IBM proposes AI rules to ease bias concerns
Bloomberg—IBM called for rules aimed at eliminating bias in artificial intelligence to ease concerns that the technology relies on data that bakes in past discriminatory practices and could harm women, minorities, the disabled, older Americans and others.
As it seeks to define a growing debate in the U.S. and Europe over how to regulate the burgeoning industry, IBM urged industry and governments to jointly develop standards to measure and combat potential discrimination.
The Armonk, N.Y. -based company issued policy proposals Tuesday ahead of a Wednesday panel on AI to be led by Chief Executive Officer Ginni Rometty on the sidelines of the World Economic Forum in Davos. The initiative is designed to find a consensus on rules that may be stricter than what industry alone might produce, but that are less stringent than what governments might impose on their own.
“It seems pretty clear to us that government regulation of artificial intelligence is the next frontier in tech policy regulation,” said Chris Padilla, vice president of government and regulatory affairs at IBM.
The 108-year-old company, once a world technology leader, has lagged behind the sector for years. In its fight to remain relevant, IBM has pegged its future on newer technologies like artificial intelligence and cloud services. But it’s yet to show significant revenue growth from those areas.
The IBM recommendations call for companies to work with governments to develop standards on how to make sure, for instance, that African-Americans are guaranteed fair access to housing despite algorithms that rely on historical data such as ZIP codes or mortgage rates that may have been skewed by discrimination. In the U.S., that would likely occur through the National Institute of Standards and Technology within the Department of Commerce.
Rometty is hosting the panel, which includes a top White House aide, Chris Liddell, OECD Secretary-General Jose Angel Gurria and Siemens AG CEO Joe Kaeser.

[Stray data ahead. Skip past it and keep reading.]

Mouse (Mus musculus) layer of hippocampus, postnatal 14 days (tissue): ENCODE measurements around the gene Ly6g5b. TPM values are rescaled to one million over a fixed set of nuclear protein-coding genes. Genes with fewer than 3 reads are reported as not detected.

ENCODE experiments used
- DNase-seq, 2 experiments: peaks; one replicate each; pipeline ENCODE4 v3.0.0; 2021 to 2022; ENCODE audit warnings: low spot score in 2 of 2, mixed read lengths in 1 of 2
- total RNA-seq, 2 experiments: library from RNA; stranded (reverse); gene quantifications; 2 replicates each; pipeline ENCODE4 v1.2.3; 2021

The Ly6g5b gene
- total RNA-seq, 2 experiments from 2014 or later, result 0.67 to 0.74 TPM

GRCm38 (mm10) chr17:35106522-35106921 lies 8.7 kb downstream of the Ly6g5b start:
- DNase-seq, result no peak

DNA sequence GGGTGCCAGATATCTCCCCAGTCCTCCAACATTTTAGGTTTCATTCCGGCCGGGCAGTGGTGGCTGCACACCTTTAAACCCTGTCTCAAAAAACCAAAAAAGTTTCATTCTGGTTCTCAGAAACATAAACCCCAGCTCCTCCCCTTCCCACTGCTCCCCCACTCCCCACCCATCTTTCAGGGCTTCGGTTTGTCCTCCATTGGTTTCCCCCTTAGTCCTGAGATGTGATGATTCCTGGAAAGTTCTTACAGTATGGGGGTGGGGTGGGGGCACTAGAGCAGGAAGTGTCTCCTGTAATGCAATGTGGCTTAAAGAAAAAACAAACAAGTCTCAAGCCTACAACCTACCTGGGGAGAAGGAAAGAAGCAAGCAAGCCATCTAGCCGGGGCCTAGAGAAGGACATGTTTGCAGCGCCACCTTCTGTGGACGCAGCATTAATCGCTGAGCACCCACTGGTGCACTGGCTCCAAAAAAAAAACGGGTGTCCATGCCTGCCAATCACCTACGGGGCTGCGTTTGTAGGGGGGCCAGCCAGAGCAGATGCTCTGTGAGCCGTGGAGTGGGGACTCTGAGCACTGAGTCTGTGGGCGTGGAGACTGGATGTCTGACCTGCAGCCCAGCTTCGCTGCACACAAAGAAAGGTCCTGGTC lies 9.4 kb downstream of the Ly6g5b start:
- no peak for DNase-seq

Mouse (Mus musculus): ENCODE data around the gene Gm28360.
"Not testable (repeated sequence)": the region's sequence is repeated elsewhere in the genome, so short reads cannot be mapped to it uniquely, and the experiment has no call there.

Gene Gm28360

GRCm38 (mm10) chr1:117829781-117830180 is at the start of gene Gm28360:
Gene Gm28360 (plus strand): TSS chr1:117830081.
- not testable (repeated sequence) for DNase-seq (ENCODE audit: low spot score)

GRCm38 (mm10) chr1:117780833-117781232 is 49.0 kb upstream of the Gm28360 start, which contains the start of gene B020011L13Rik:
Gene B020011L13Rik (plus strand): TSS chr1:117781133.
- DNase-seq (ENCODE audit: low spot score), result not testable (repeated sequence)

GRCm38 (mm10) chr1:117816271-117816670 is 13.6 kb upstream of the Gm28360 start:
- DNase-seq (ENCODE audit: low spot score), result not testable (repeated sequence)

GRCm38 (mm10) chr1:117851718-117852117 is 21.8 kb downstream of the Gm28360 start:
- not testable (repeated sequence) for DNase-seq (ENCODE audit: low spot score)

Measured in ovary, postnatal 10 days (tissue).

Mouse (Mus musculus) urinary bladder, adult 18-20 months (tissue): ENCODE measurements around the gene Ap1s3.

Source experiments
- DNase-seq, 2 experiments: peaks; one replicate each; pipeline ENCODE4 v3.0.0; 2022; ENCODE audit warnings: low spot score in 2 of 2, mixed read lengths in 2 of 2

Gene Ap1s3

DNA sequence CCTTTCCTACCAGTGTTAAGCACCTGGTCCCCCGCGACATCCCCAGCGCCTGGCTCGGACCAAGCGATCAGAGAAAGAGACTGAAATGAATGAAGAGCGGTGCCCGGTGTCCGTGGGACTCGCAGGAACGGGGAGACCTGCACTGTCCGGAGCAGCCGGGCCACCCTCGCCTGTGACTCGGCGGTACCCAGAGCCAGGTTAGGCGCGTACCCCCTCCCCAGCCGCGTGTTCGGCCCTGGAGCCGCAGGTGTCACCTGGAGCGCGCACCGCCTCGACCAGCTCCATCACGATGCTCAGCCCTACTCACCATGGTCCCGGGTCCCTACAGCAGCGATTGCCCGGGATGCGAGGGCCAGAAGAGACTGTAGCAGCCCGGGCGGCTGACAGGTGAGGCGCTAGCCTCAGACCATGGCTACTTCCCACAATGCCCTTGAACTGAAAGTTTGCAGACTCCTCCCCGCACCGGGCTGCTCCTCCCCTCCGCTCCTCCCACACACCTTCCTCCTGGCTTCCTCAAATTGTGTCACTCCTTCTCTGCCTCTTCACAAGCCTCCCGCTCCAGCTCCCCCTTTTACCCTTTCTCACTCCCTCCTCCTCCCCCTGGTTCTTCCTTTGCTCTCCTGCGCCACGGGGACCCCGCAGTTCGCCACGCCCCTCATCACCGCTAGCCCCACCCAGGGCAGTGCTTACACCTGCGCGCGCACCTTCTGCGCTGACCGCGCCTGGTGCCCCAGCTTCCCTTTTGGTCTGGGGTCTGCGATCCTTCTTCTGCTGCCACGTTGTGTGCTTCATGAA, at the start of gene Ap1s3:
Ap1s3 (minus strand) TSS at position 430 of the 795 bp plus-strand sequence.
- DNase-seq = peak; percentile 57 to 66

IBM also suggests that companies appoint chief AI ethics executives, carry out assessments to determine how much harm an AI system may pose and maintain documentation about data when “making determinations or recommendations with potentially significant implications for individuals” so that the decisions can be explained.
Spearheading the AI regulatory debate gives IBM a chance to come back into the spotlight as a leader in cutting-edge technology, a position it hasn’t held for years.
The AI proposals are intended to stave off potential crises that could enrage customers, lawmakers and regulators worldwide—similar to what happened with Facebook in the Cambridge Analytica data scandal, when the personal data of millions of Americans was transferred to the political consulting firm without their knowledge.
“I don’t think we’re yet in the same place on AI,” he said. “So I don’t think it’s too late to try this approach.”
Concerns about AI and machine learning—software tools that use existing data to automate future analysis and decision-making—range from identifying faces in security-camera footage to making determinations about mortgage rates. AI is central to the future of many technology companies, including IBM’s, but has spurred worries that it could kill jobs and spread existing disparities in areas such as law enforcement, access to credit and hiring.
IBM has been working with the Trump administration since last summer on its approach to AI regulation. Earlier this month, the White House issued guidelines for use of the technology by federal agencies, which emphasized a desire not to impose burdensome controls. Last week, a bipartisan group of U.S. senators unveiled a bill designed to boost private and public funding for AI and other industries of the future.
The European Union is considering new, legally binding requirements for developers of artificial intelligence to ensure the technology is developed and used in an ethical way. IBM advised a European committee of academics, experts and executives that recommended avoiding unnecessarily prescriptive rules.
The EU’s executive arm is set to propose that the new rules apply to “high-risk sectors,” such as healthcare and transportation. It also may suggest that the bloc update safety and liability laws, according to a draft of a so-called white paper on artificial intelligence obtained by Bloomberg. The European Commission is expected to unveil the paper in mid-February, and the final version is likely to change.
Padilla said compliance with standards could become a selling-point for companies and perhaps help lower their legal liability.
“If we take a just-say-no approach, or we just wait, the chances are higher that governments will react to something that happens,” he said. “Then you will get more of a prescriptive, top-down regulation."